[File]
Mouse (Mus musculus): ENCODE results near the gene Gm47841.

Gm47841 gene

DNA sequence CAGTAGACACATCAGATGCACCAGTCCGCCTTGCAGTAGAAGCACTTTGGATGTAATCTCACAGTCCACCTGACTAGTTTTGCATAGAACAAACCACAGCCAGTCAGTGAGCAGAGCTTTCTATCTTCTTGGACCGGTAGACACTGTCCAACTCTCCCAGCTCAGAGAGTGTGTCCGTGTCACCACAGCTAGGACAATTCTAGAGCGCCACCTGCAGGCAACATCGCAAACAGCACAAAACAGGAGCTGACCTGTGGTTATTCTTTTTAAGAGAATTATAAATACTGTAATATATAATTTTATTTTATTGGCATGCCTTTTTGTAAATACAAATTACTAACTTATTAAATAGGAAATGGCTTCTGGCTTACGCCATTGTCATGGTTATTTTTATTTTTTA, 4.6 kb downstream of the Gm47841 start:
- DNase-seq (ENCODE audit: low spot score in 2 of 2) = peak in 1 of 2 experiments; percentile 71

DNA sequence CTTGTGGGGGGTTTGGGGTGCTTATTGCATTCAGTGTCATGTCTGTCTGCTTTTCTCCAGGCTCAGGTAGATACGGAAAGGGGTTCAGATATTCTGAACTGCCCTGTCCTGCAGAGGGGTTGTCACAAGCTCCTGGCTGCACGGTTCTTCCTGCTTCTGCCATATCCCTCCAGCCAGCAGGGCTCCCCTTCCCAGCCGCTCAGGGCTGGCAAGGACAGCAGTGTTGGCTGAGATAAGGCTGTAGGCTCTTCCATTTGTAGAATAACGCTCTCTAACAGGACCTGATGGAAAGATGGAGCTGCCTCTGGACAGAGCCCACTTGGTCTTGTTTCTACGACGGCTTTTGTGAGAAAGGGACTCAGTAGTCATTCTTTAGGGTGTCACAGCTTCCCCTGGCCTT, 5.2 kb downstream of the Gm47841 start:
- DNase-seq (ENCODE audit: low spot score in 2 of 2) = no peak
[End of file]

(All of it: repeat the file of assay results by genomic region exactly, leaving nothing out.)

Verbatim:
Mouse (Mus musculus): ENCODE results near the gene Gm47841.

Gm47841 gene

DNA sequence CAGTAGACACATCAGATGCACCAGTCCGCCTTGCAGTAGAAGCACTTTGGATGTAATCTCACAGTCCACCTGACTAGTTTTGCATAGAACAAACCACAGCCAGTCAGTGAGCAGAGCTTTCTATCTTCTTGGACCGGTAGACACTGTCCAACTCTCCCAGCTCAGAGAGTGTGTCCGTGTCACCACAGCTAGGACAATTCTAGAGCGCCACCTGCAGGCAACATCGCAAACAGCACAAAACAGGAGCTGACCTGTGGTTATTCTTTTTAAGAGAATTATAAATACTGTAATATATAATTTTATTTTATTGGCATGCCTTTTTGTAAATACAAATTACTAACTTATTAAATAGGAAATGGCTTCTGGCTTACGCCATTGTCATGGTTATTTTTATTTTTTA, 4.6 kb downstream of the Gm47841 start:
- DNase-seq (ENCODE audit: low spot score in 2 of 2) = peak in 1 of 2 experiments; percentile 71

DNA sequence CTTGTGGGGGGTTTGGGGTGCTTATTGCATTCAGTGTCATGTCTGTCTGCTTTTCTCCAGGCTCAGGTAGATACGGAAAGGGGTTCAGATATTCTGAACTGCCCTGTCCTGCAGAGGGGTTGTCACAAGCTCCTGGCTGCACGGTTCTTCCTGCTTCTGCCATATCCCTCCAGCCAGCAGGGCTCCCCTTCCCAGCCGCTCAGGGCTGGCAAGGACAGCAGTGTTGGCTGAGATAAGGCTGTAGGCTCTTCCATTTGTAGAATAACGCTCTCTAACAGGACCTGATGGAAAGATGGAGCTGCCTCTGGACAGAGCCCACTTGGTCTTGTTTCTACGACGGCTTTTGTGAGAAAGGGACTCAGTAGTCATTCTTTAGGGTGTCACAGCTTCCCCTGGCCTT, 5.2 kb downstream of the Gm47841 start:
- DNase-seq (ENCODE audit: low spot score in 2 of 2) = no peak